If you're looking for somthing servicable and cheap, Walmart sells a semi-circular, rubber-backed, tightly woven rug that is a great practice pad. The draw-back is that it looks more or less like what it is: a cheap rug.
The Maniac pad is a comparative bargain: hard board, nicely padded, cool brass corners, and it looks good. But mine had a fundamental design flaw when I bought it.
The pad has a couple of hold-out slots for cards and coins in the back. When I purchased mine, they had mounted the feet in a rectangular pattern under the audience-side 2/3 of the board/pad. (Instead of in the corners of the pad.) The result was that the pad was prone to popping up if I rested my hands too hard on the back third.
Some would argue that this isn't a flaw, but a feature. (You can do impromptu spiritualism effects: "And now, by the occult power of the great spirit Fulcrum Numismo, watch as all the coins go flying onto the floor!")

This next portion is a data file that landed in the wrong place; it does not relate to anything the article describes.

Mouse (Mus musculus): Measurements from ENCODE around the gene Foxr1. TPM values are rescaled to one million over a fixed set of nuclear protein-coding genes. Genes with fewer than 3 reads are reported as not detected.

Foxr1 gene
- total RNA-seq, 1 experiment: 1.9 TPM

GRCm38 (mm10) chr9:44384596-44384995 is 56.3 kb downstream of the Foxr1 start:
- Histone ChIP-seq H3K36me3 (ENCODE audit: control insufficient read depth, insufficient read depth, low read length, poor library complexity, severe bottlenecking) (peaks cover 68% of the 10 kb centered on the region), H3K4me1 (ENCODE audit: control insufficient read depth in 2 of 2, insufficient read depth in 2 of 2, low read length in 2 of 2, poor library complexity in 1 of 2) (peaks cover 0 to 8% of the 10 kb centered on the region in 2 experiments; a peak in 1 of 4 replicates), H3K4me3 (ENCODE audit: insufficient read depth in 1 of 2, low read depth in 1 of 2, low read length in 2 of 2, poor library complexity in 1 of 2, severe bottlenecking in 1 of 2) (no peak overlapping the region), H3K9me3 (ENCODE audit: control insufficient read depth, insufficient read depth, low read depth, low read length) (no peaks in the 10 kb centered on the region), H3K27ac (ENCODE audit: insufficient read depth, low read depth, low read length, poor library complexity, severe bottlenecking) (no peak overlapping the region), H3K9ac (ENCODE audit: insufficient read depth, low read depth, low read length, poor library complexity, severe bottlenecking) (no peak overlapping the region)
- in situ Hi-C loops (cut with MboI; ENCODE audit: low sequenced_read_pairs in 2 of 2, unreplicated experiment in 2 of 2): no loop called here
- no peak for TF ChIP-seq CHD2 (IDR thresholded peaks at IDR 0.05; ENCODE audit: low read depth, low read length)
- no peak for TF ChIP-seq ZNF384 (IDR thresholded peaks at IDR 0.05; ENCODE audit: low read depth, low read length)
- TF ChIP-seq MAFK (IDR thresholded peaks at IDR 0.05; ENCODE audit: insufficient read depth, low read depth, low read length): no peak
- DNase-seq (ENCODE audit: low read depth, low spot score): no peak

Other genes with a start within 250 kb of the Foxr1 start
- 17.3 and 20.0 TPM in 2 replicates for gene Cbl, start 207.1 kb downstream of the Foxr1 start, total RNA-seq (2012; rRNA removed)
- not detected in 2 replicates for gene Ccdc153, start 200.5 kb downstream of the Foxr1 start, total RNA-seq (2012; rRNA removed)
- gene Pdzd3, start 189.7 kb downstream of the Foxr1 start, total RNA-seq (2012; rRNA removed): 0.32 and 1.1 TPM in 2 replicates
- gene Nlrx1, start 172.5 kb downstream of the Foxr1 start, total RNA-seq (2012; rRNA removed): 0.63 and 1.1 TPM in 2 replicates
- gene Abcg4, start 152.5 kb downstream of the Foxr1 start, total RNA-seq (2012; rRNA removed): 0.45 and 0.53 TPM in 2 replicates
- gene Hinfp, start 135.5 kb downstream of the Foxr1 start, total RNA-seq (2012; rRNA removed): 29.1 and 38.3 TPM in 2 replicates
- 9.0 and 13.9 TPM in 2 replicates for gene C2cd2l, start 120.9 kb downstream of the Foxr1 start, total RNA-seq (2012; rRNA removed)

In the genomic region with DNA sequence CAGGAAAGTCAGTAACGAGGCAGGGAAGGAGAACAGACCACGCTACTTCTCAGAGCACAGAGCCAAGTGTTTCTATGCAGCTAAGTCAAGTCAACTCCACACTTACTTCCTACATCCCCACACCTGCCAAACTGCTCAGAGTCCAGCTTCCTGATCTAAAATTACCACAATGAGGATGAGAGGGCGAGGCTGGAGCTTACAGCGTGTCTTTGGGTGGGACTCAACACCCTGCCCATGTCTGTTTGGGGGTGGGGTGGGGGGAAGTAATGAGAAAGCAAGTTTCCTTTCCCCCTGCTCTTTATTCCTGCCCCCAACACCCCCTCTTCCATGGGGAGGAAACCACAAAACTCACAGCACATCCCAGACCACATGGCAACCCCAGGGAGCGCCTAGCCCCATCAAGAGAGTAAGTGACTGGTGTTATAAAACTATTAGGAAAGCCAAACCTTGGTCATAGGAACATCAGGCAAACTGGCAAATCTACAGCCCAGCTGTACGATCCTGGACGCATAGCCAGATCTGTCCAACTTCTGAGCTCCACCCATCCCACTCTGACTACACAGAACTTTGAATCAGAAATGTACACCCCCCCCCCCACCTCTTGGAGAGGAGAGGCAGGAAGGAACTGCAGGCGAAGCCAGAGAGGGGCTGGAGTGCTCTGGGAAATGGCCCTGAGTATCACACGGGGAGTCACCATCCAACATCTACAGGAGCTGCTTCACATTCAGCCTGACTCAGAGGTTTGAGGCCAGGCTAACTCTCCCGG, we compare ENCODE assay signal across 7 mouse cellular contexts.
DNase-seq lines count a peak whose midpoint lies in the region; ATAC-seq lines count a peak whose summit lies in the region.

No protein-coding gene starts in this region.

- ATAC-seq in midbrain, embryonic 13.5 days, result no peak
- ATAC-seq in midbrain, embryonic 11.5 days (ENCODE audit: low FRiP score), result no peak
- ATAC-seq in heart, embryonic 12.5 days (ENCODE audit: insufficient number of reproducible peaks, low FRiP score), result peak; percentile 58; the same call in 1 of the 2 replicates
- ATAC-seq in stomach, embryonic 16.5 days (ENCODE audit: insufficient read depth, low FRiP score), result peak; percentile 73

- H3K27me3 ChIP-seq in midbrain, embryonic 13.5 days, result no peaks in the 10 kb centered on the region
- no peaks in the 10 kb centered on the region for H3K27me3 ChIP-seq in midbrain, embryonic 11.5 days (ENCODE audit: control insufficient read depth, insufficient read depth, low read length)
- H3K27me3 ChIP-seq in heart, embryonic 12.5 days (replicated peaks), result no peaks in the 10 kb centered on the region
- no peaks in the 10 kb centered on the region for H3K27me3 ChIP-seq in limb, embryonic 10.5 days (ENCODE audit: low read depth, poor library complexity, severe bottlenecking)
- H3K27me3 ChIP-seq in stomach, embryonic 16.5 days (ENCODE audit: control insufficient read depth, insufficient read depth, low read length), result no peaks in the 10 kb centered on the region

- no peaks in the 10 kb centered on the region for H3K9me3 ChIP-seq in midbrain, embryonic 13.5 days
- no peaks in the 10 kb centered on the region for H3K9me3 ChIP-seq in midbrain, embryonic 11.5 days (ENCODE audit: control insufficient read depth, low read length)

Me, I just moved the back two feet into the corners--where they belong--and called it a day.
I think, to some degree, which pad one chooses is a matter of personality. (Or lack thereof.)
I've experimented with a variety of things, including tightly woven Persian rugs, big mouse pads, and a D. A. pad from Mr. Busby. All of them are servicable to one degree or another. The best advice is to find something cheap to practice on, then when you feel like you're ready to perform, choose which ever pad fits your style and presentation best, then practice some more.
But, like Alain said, if you've got one, spend your time practicing instead of shopping for pads. When you know which kind of magic you really want to present, you'll know what kind of pad--if any--you need.